# Confusing Circuit- How Can this Be?

Discussion in 'General Electronics Chat' started by Grandmasterpeg, Nov 30, 2005.

1. ### Grandmasterpeg Thread Starter New Member

Nov 30, 2005
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So my teacher was showing us this circuit he made in class today, and he wont tell us how it works. This is the picture of the circuit:
http://img517.imageshack.us/img517/7576/trickcircuit1tb.jpg

Its an AC circuit, one wire going through two switches, and then two light bulbs. He showed us, with both switches closed, both lights went on, as normal. Then he opened both switches, and neither light bulb lit up, as expected. Next he opened the right switch, and closed the left, the left light bulb went on, but not the right. How was this possible?? This also worked vise versa. He wont tell us what he put in the circuit to do this. Does anyone know how the circuit was able to do this, is it a trick? ( I thought it might have something to do with the light bulbs, since both were frosted and you couldnt see inside them, also he wouldnt let us touch the circuit after he demonstrated). He did say there was something that we couldnt see that was important. What was it?

Sep 20, 2005
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3. ### Grandmasterpeg Thread Starter New Member

Nov 30, 2005
7
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Hey, im trying to understand this, I don't see how the diode in switch one effects anything other than making it avoid the switch altogether. Also When you open switch 1 and close switch 2, how does that enable for bulb 2 to go on but not bulb 1?

4. ### kurios Member

Sep 29, 2005
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but wait a minute the circuit that big master has shown in his preview is different from that of kubeek u know the bulbs in bigmaster's circuit are connected in series while in the shematic diagram that the kubeek has shown the bulbs are in parallel.
well according to me there would be a game of capacitor that is charged while one switch is closed and is discharged while other switch is open i will show u the circuit diagram in future.

5. ### Grandmasterpeg Thread Starter New Member

Nov 30, 2005
7
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By future I hope you mean, by tommorow morning Unfortunately the secret will be revealed tommorow afternoon, unless I can figure it out before, I actually made a simpler solution, tell me what you think...
http://img400.imageshack.us/img400/8805/circuit0bl.jpg

Benefits will be given to the person to figure this out before it is revealed

6. ### p3flyguy New Member

Nov 30, 2005
5
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Consider the above diagram, but put the lights in series. Parallel branch diodes off each lightbulb so that it looks just like the switches, but with light bulbs.

Then when you close one switch, the positive half flows through and around to the light bulbs. it will continue through one diode since this is seen as a "short" and not through that bulb. When it gets to the other diode, it sees an "open" and flows through the bulb instead lighting it up. A similar situation for the other switch, and with both switches closed, they both light for their respective halves of the input sine wave, but since the device runs at 60 cycles per sec, you do not see the flash. Only lit bulbs.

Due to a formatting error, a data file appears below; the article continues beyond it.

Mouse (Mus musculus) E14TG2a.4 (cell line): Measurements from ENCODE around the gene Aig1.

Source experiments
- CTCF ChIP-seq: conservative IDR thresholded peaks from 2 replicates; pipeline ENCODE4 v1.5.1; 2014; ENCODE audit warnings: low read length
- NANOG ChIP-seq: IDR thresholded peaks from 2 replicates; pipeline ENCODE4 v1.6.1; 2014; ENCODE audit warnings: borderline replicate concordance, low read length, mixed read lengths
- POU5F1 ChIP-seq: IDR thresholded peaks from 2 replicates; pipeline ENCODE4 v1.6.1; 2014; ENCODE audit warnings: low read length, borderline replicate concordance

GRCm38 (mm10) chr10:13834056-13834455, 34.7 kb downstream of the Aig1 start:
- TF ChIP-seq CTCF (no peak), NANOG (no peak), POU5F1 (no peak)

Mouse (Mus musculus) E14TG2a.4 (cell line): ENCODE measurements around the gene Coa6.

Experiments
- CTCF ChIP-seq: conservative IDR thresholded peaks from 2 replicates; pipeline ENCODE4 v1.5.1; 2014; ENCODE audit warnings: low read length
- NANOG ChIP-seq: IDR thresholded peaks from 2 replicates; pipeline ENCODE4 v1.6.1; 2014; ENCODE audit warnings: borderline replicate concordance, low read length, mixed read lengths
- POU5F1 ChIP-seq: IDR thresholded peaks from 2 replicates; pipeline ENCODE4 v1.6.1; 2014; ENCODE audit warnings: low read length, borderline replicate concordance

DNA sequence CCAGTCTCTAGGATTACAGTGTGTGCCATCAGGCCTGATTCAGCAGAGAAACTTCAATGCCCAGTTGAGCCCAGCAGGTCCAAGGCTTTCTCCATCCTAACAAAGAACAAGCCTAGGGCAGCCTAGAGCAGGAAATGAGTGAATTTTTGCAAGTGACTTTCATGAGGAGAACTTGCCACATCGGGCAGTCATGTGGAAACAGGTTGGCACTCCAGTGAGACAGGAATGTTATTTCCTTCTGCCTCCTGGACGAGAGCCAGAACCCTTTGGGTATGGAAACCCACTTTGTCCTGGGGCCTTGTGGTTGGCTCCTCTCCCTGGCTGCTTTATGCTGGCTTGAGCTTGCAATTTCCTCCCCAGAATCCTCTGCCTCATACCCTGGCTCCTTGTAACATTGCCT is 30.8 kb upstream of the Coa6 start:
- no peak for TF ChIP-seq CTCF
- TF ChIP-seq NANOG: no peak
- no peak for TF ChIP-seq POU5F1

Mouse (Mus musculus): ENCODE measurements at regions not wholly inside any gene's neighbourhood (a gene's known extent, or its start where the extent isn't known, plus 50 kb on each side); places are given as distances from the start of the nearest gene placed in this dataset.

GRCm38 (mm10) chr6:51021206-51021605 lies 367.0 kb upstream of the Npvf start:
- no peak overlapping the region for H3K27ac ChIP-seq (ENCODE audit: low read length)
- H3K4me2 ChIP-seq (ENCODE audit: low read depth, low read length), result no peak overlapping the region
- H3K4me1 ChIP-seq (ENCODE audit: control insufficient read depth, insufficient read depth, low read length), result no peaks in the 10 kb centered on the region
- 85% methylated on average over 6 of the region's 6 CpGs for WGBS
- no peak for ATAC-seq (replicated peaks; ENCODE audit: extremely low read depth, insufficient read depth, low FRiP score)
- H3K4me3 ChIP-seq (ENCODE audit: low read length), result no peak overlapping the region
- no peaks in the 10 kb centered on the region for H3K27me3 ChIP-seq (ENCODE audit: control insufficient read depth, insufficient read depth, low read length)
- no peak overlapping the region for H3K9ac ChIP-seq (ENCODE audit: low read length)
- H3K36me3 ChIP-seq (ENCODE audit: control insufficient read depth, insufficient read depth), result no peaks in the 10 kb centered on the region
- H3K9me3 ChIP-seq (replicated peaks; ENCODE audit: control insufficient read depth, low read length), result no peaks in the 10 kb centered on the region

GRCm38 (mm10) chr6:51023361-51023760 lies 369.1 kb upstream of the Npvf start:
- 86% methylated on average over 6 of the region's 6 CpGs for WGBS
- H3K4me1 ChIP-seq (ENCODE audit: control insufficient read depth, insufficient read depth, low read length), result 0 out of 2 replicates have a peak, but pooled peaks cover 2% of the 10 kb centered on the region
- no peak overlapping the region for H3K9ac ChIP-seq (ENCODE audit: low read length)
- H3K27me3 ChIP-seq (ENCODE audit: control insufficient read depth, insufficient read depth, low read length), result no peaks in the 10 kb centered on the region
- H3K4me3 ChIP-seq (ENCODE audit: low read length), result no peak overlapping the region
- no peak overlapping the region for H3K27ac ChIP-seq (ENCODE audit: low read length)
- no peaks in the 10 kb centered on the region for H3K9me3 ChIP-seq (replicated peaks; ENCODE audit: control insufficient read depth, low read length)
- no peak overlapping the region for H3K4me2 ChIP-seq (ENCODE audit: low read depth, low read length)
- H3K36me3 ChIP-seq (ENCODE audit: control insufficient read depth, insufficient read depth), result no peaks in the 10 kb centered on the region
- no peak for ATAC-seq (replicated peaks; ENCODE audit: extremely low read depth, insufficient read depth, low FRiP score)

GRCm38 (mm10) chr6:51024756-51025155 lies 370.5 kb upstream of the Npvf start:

Does that make sense?

Nov 30, 2005
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8. ### p3flyguy New Member

Nov 30, 2005
5
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yes and here is the flow if i can figure out how to add the pic

9. ### p3flyguy New Member

Nov 30, 2005
5
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yes and here is the flow if i can figure out how to add the pic

10. ### p3flyguy New Member

Nov 30, 2005
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[attachmentid=994]

11. ### p3flyguy New Member

Nov 30, 2005
5
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sorry about the bad graphics. I hope you can see the flow in red

12. ### Grandmasterpeg Thread Starter New Member

Nov 30, 2005
7
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sorry, you misunderstood. This is showing the right bulb (the circuit is turned the other way, bulbs on top)... the right bulb lit up with both switches open... In the circuit im talking about when the right switch is closed (which is the left switch in your picture) and the left switch opened, the right bulb is lit, left bulb is not lit, and when the left switch is closed, right switch opened, the left bulb is on, not the right.

13. ### kubeek AAC Fanatic!

Sep 20, 2005
4,670
804
the right switch is closed, look at it more careful.

When you swap either the diodes on bulbs or the diodes on switches, the lit bulb will swap too (L/R).

14. ### Grandmasterpeg Thread Starter New Member

Nov 30, 2005
7
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but the diagram is showing when both switches are open, the right bulb is lit.... this is not what happens. When both switches are open, no light bulbs are lit.

Nov 30, 2005
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Jan 22, 2004
1,437
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hi

bingo B)

17. ### kubeek AAC Fanatic!

Sep 20, 2005
4,670
804
isn´t it the same circuit as in post #10? (except swapped diodes on bulbs)
notice there is written "close" above the right switch.